approving a $4.23 million contract, awarded through a competitive bidding process, for the conceptual design and environmental review for a Crystal City-National Airport Multimodal Connector. The connector would link Crystal City’s core and the airport, meeting the needs of pedestrians, bicyclists, and micro-mobility users of all ages and abilities. Currently, pedestrians and bicyclists must navigate a circuitous network of trails and crossings to traverse the 2,000 feet from Crystal Drive to the airport terminals. Funding will be provided entirely through federal Congestion Mitigation and Air Quality Improvement funds.

In addition to all of that, the Virginia Department of Transportation has initiated a feasibility study for proposed improvements on Route 1 on the west side of Crystal City between 12th Street S and 23rd Street S as part of the Route 1 Multimodal Improvement Study.  More information about the project is available on the project website and there's a virtual public meeting scheduled for June 16th. The project is exploring an at-grade urban boulevard, but also reviewing and comparing potential improvements to the current elevated condition, and the elevated urban boulevard described in the Crystal City Sector Plan. There's no consideration of bike facilites through the corridor, but there are places  - like 15th and 18th - where bike lanes cut across it and there the future design is important. 

The rendering below considers a Route 1 that crosses 15th at-grade (instead of going over it as it does now) and so the bike lanes on 15th would change as a result.

Route1

The National Landing org, however, is promoting a vision of Route 1 that does include protected bike lanes, as well as bigger sidewalks, more trees and more parking through a road diet. 

Route1diet

Changes underway, planned along Pershing in Arlington

 

DES-Pershing-Drive-Pilot-IMG_0121-e1571775473150-1024x768
There are more than a half-dozen bike-relevant projects underway, or in various stages of planning, in the Arlington Boulevard corridor.

Arlington County has been working on the Pershing Drive Complete Street project for over 5 years, and while the actual work has begun, a manufacturing issue put it on hold. This project goes beyond the 2018 pilot that

was implemented on Pershing Drive between Washington Boulevard and North Barton Street in October 2018. The pilot installation includes the addition of pedestrian/streetscape enhancements, protected bike lanes, and bus service efficiencies to improve safety for all roadway users. The pilot is expected to remain in place for several years.

However the needed supplies arrived last month and work resumed and will continue for a little longer. There's no specific bike facilities here, but it does include general traffic calming like bulbouts and realignments.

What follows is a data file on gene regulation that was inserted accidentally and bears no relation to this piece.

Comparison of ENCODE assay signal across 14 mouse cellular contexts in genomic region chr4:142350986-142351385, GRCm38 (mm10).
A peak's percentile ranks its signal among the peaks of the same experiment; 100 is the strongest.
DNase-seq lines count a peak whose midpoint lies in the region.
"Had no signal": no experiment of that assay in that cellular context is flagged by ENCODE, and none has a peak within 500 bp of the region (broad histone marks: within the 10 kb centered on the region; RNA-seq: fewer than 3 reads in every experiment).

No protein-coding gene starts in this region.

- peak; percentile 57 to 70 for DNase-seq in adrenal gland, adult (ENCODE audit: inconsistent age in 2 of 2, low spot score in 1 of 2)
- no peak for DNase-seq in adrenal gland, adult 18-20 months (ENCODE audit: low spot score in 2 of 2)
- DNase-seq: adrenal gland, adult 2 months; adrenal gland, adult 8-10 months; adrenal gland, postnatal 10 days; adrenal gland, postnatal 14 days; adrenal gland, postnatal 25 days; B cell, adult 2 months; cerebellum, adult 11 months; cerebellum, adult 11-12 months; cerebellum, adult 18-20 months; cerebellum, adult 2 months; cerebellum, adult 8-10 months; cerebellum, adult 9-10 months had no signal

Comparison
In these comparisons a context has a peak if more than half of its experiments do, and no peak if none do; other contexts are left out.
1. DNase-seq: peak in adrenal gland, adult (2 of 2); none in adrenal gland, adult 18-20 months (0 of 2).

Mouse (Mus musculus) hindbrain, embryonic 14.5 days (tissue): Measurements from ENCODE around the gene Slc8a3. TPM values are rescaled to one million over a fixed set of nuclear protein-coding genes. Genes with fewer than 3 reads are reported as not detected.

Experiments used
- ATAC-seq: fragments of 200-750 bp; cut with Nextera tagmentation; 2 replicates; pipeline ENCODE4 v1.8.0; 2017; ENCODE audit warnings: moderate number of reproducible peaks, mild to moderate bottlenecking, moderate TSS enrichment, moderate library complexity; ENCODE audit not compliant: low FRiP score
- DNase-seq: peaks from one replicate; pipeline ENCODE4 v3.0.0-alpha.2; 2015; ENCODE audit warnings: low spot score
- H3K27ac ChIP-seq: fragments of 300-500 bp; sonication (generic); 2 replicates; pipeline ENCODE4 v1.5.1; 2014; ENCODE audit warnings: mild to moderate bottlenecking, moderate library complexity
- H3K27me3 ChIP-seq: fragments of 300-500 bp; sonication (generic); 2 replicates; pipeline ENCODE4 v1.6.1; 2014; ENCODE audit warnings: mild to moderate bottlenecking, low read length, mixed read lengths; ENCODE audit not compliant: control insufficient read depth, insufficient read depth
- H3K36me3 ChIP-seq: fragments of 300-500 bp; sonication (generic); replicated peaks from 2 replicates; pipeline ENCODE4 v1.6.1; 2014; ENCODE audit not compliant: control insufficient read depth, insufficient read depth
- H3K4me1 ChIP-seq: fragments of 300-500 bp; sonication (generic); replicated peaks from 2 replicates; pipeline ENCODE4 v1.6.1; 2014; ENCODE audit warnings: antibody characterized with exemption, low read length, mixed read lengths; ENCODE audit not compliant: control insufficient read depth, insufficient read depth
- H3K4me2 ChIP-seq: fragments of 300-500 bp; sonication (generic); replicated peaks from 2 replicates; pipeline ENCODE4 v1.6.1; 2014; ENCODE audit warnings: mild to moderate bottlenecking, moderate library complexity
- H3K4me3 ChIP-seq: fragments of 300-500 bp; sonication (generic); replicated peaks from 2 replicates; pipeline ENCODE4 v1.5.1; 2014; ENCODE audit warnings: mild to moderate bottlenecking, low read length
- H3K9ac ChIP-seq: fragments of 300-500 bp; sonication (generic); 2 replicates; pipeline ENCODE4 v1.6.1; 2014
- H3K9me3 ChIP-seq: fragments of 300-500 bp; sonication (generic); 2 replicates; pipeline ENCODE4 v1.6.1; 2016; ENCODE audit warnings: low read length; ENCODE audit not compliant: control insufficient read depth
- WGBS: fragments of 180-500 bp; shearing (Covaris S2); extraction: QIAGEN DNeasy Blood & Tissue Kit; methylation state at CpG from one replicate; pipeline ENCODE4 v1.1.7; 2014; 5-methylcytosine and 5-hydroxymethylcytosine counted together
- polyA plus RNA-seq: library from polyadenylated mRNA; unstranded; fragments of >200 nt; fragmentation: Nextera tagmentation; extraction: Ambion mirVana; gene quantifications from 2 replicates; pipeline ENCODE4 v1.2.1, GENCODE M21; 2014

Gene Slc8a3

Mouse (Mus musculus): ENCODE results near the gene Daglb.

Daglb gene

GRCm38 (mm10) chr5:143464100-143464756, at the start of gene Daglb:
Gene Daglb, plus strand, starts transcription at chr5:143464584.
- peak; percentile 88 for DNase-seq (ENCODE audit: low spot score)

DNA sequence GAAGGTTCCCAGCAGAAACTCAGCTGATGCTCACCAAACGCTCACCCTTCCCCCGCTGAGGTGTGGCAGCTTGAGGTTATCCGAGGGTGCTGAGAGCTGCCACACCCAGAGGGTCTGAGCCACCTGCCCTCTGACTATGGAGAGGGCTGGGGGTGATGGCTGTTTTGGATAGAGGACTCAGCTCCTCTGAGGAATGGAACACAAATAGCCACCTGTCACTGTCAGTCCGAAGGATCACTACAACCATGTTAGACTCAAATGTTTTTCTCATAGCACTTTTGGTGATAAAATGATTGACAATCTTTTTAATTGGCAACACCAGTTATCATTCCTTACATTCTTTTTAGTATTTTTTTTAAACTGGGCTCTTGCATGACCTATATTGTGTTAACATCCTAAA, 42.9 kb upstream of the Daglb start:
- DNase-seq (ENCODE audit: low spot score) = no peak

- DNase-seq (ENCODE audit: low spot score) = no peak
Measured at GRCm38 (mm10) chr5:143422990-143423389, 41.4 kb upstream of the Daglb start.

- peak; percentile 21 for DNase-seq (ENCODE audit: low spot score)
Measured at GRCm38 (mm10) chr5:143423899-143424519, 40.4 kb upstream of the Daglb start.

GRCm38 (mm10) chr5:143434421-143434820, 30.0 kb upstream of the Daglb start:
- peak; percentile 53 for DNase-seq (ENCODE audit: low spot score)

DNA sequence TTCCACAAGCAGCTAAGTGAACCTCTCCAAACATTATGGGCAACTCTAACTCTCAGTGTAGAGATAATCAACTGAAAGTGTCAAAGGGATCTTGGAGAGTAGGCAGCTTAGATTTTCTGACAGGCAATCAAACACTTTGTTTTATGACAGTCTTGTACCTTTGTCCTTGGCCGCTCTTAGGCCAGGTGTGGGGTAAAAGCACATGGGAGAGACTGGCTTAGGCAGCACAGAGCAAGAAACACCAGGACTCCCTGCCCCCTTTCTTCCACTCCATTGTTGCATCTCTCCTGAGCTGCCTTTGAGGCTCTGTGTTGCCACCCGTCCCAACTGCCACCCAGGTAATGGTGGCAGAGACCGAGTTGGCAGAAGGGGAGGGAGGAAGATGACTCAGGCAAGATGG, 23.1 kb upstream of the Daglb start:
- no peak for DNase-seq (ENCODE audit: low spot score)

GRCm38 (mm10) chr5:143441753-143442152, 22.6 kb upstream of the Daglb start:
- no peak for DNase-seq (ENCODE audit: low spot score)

Meanwhile in the same area, they've completed the redesign of the Washington Boulevard intersection and awarded a contract for that project, which is an expansion of the same project. Work should begin this summer.  Again, no specific bike component, but general traffic calming should make it safer for all. 

DES-Pershing-Dr-Washington_Blvd_intersection

On the east end of Pershing, the General Land Use Plan (GLUP) Study for the Day's Inn site south of Pershing Drive at Arlington Boulevard was reviewed by the Long Range Planning Committee (LRPC) completing a necessary step for rezoning. The Day's Inn site redevelopment would likely result in a new section of the Arlington Blvd Trail where the trail meets Pershing and currently is routed through a parking lot.

White's Ferry may be saved, what this means for cyclists

image from www.buckyandhisbike.net

Back in December, White's Ferry was closed in part because a cable was destroyed during a Christmas Day flood and in part because of a dispute over landing rights on the Virginia side. After negotiations to reopen it failed, the owners of the ferry sold it to a Virginia businessman and preservation, who will now try to negotiate a deal. I won't bore you with the details, but you can follow the links if you want to know who said what and who offered whom how much money and why a deal is needed and why no one can agree.

The reason this all matters, of course, is that the ferry serves as a connection between the W&OD Trail and the C&O Canal Towpath and many cyclists use it to make a loop (although I've never used the towpath for that loop). It's the only crossing for cyclists between Chain Bridge and the Point of Rocks Bridge - a distance of 40 miles. I've never biked across that latter bridge, which is beautiful, but as it only has 3 foot wide sidewalks, seems less than ideal anyway (not that that is really an alternative to the ferry).

It wasn't cheap and the pricing always bothered me. It cost $3 to take a bike across, but only $5 for a car. And if a driver bought one of their blue books with multiple tickets the price was less than $3 per trip (and less than taking a bike). But whatever - monopoly's gonna monopoly. 

A non-operating ferry is bad for cyclists. Opening it would be better. But perhaps the ideal situation would be for some government entity to take it over. They'd be more interested in cutting prices for cyclists and pedestrians - though the argument for that might be weak since I doubt there are many (any?) people who commute over the ferry by bike or on foot.